There is a race of people living inside the Earth. From time to time they shake the ground to find out of anyone is still living on the surface. When children feel a quake, they shout “Alive, alive!” so the people inside the Earth will know they are there and stop the shaking. When people on Earth are very, very sinful, God sends an angry angel to strike the air that surrounds our planet. The blows produce a musical tone that is felt on the Earth as a series of shocks.
When the Earth was first made, it rested firmly on three large beams of wood. But one day the god Chibchacum decided that it would be fun to see the plain of Bogota underwater. He flooded the land, and for his punishment he is forced to carry the world on his shoulders. Sometimes he’s angry and stomps, shaking the Earth.
A giant fish carries a stone on his back. A cow stands on a stone, balancing the Earth on one of her horns. From time to time, her neck begins to ache, and she tosses the globe from one horn to the other.
According to Aristotle, and also to William Shakespeare in a play called Henry IV, strong, wild winds are trapped and held in caverns under the ground. They struggle to escape, and earthquakes are the result of their struggle.
The Earth is held up by four elephants that stand on the back of a turtle. The turtle is balanced on top of a cobra. When any of these animals move, the Earth trembles and shakes.
Seven serpents share the task of guarding the seven sections of the lowest heaven. The seven of them also take turns holding up the Earth. When one finishes its turn and another moves into place, people on the Earth may feel a jolt.
A great catfish, or namazu, lies curled up under the sea, with the islands of Japan resting on his back. A demigod, or daimyojin, holds a heavy stone over his head to keep him from moving. Once in a while, though, the daimyojin is distracted, the namazu moves, and the Earth trembles.
A god named Drebkuhls carries the Earth in his arms as he walks through the heavens. When he’s having a bad day, he might handle his burden a little roughly. Then the Earth will feel the shaking.
El Diablo, the devil, makes giant rips in the Earth from the inside. He and his devilish friends use the cracks when they want to come and stir up trouble on Earth.
The gods who made the Earth gave it to a frog to carry on his back. When this huge frog stirs, the Earth moves directly above the part of him that moves: hind foot, head, shoulder, or whatever.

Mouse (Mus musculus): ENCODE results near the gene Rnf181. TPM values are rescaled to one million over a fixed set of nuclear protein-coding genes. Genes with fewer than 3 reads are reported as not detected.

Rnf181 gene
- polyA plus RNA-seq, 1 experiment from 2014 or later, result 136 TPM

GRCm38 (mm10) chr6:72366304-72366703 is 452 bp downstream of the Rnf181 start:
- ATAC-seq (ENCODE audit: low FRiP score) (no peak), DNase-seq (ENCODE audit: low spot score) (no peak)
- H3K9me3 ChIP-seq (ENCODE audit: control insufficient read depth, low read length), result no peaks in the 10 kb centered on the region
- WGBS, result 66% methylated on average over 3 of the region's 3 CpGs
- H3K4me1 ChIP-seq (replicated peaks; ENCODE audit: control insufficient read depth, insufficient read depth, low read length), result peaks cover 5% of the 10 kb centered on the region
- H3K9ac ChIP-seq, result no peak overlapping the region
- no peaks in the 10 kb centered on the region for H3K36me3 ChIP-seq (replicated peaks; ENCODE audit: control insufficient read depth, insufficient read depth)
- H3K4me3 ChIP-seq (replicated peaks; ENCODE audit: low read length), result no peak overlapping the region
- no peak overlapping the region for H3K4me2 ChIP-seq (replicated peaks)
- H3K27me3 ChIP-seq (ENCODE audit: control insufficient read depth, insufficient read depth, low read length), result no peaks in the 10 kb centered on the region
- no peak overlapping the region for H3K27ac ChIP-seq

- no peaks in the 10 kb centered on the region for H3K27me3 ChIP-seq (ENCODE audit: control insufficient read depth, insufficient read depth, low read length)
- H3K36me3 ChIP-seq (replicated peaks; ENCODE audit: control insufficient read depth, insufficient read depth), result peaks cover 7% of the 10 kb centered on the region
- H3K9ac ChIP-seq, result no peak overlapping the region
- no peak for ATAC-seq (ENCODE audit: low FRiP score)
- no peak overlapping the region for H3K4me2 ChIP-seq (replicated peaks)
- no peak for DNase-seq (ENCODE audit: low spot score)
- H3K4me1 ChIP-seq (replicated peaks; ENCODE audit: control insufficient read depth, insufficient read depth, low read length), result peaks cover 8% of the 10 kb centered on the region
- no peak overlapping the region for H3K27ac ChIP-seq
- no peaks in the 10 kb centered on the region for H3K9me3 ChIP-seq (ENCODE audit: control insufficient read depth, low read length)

The Earth is a living creature, and it has the same kinds of problems people have. Sometimes, it gets sick with fever and chills and we can feel its shaking.
Mother Earth has a child within her womb, the young god Ru. When he stretches and kicks as babies do, he causes earthquakes.
The world rests on the divine pillars of faith, hope and charity. When the deeds of human beings make one of the pillars weak, the Earth shakes.
Once a Chickasaw chief was in love with a Choctaw princess. He was young and handsome, but he had a twisted foot, so his people called him Reelfoot. When the princess’ father refused to give Reelfoot his daughter’s hand, the chief and his friends kidnapped her and began to celebrate their marriage. The Great Spirit was angry, and stomped his foot. The shock caused the Mississippi to overflow its banks and drown the entire wedding party. (Reelfoot Lake, on the Tennessee side of the Mississippi, was actually formed as a result of the New Madrid earthquake of 1812.)
The god Loki is being punished for the murder of his brother, Baldur. He is tied to a rock in an underground cave. Above his face is a serpent dripping poison, which Loki’s sister catches in a bowl. From time to time, she has to go away to empty the bowl. Then the poison falls on Loki’s face. He twists and wiggles to avoid it, and the ground shakes up above him.